Also known as a breathing tube, an endotracheal tube is placed during surgery to deliver oxygen and anesthetic gases in a controlled fashion. It may also be used in gravely ill persons who need the assistance of a ventilator. Rarely, it may cause injury to the posterior part of the larynx, especially when the tube remains in place for many weeks.
Breathing Tube Injury, not Vocal Cord Paralysis
Breathing Tube Injury may Correlate with Side of Mouth
Nuances of Endotracheal Tube Injury Distinguished from Paralysis
This woman with high-risk comorbidities of diabetes and obesity, was in ventilated in ICU more than a month for pulmonary complications of Covid-19 infection. She had an orotracheal tube in place for 3.5 weeks, and then a tracheotomy tube was placed. Now at her first visit a year later, she remains tracheotomy-dependent, and is told she has bilateral vocal cord paralysis (disproven in the above photo series).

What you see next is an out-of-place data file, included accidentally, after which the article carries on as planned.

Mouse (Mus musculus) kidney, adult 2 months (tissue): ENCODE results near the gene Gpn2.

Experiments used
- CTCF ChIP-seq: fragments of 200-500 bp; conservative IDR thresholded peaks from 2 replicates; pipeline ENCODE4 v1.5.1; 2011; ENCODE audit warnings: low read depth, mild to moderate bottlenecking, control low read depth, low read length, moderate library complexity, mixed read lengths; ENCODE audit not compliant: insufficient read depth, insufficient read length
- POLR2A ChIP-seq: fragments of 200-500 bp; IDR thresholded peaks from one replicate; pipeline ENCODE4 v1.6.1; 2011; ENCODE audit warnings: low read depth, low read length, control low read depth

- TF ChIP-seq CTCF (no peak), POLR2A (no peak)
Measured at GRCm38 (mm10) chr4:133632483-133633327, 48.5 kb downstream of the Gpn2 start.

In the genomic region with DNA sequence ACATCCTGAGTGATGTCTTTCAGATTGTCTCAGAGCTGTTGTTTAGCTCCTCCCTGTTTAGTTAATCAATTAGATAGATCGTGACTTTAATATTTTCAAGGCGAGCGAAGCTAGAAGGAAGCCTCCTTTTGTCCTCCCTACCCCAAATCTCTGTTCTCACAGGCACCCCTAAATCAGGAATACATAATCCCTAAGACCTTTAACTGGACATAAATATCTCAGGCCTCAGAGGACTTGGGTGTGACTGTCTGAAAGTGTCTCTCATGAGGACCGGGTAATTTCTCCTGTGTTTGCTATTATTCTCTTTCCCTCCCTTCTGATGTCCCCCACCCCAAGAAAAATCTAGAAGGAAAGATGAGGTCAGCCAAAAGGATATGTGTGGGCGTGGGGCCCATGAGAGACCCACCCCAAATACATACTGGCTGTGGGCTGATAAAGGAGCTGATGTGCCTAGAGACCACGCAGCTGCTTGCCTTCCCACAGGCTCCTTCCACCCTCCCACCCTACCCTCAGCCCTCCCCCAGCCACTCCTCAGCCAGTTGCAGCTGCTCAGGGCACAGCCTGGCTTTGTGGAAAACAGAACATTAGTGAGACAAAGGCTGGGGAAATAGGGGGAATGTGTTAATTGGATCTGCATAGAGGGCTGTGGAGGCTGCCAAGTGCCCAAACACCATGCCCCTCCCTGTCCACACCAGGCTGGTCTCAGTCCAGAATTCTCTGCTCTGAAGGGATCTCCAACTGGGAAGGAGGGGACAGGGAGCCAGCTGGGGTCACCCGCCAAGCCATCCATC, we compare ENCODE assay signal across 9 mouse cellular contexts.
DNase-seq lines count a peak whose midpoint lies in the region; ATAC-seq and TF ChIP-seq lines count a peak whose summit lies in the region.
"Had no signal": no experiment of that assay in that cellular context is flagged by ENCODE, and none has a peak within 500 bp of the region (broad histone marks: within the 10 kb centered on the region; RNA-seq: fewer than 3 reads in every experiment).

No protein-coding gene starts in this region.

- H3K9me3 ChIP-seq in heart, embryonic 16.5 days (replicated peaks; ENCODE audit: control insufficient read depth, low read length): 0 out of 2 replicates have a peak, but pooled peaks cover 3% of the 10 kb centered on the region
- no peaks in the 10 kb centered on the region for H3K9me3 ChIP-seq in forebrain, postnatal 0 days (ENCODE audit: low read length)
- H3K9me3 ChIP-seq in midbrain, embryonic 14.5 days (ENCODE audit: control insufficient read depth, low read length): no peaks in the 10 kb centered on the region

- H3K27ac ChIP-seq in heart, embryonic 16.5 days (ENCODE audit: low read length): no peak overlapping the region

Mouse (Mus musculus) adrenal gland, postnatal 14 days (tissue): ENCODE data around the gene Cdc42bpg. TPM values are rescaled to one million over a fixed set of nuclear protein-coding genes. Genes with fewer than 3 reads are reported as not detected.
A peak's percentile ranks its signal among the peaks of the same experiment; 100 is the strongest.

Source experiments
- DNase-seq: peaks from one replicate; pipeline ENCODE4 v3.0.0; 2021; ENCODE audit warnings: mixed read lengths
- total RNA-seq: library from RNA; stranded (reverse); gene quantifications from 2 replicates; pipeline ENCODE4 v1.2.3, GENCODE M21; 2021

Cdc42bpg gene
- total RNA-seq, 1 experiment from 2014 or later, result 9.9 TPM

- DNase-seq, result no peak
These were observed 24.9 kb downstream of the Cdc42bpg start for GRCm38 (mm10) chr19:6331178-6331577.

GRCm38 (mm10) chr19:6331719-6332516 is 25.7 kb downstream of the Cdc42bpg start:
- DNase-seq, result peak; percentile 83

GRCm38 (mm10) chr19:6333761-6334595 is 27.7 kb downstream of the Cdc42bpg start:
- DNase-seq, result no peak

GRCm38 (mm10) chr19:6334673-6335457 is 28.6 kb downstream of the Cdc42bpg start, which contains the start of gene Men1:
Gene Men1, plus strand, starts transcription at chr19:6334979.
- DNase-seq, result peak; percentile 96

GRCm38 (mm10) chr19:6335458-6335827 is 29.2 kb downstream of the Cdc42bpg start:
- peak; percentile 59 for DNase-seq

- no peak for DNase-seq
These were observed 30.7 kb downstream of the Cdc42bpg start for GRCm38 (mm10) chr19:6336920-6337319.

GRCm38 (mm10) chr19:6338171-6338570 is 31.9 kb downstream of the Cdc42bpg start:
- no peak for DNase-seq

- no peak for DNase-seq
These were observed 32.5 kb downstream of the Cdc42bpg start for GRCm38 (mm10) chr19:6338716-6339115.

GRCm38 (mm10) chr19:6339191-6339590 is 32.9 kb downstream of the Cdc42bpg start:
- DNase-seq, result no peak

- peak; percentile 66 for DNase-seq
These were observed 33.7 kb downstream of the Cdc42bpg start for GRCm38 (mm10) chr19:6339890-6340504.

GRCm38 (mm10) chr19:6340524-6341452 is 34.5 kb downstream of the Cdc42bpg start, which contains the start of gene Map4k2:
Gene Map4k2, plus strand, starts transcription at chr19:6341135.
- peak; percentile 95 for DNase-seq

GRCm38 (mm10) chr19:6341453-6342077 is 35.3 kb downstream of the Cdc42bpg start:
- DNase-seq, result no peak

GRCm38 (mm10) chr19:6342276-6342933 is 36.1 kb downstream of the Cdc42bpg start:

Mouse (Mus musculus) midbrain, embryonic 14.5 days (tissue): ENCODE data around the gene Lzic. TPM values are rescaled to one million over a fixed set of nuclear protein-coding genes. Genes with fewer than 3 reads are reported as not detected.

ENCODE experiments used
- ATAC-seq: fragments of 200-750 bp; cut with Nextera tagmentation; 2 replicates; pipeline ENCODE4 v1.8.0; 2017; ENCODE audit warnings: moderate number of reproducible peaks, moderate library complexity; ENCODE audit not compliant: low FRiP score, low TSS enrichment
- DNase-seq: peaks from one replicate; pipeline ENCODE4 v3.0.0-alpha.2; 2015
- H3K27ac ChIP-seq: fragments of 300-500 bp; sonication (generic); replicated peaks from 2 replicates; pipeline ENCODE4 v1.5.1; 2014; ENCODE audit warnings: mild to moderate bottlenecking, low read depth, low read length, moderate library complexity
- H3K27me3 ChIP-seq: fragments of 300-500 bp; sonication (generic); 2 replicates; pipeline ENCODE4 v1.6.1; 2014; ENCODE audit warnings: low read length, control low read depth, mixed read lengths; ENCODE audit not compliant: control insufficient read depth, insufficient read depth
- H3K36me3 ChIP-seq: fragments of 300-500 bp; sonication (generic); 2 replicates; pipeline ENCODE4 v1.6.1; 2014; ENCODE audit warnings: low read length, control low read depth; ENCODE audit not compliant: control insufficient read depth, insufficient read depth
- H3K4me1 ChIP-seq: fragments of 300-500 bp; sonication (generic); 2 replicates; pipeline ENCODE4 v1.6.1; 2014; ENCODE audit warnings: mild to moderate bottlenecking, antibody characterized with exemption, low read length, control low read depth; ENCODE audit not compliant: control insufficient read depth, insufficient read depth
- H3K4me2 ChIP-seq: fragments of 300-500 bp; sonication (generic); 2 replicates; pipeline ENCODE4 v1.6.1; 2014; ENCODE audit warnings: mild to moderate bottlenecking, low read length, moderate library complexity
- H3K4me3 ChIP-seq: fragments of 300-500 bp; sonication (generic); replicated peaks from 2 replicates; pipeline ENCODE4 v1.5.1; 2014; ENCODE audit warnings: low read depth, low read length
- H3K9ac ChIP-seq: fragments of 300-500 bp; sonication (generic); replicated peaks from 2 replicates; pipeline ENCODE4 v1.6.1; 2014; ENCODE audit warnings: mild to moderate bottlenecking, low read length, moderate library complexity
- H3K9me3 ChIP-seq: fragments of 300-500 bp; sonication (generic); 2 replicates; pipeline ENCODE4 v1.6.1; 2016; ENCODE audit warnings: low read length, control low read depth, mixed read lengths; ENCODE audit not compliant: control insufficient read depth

The plan here is posterior commissuroplasty, followed by placement of a smaller trach tube and a trial of plugging. If plugging is tolerated during the day, she will need a sleep study with it plugged at night, given the tracheomalacia and her obesity.
Breathing Tube Injury—A Rare Complication of Intubation for General Anesthesia
Conclusion: While we try to explain abnormality due to one cause, here, the patient has a mucosal injury and paresis of right TA and LCA muscles, which can also follow intubation. This explains why the initial postop voice was so weak and whispery, and also the rapid partial improvement. This voice will likely continue to improve and be very functional as a speaking voice. Fortunately, this person is not a singer, as clarity especially in upper notes, will likely be remain impaired even after full recovery.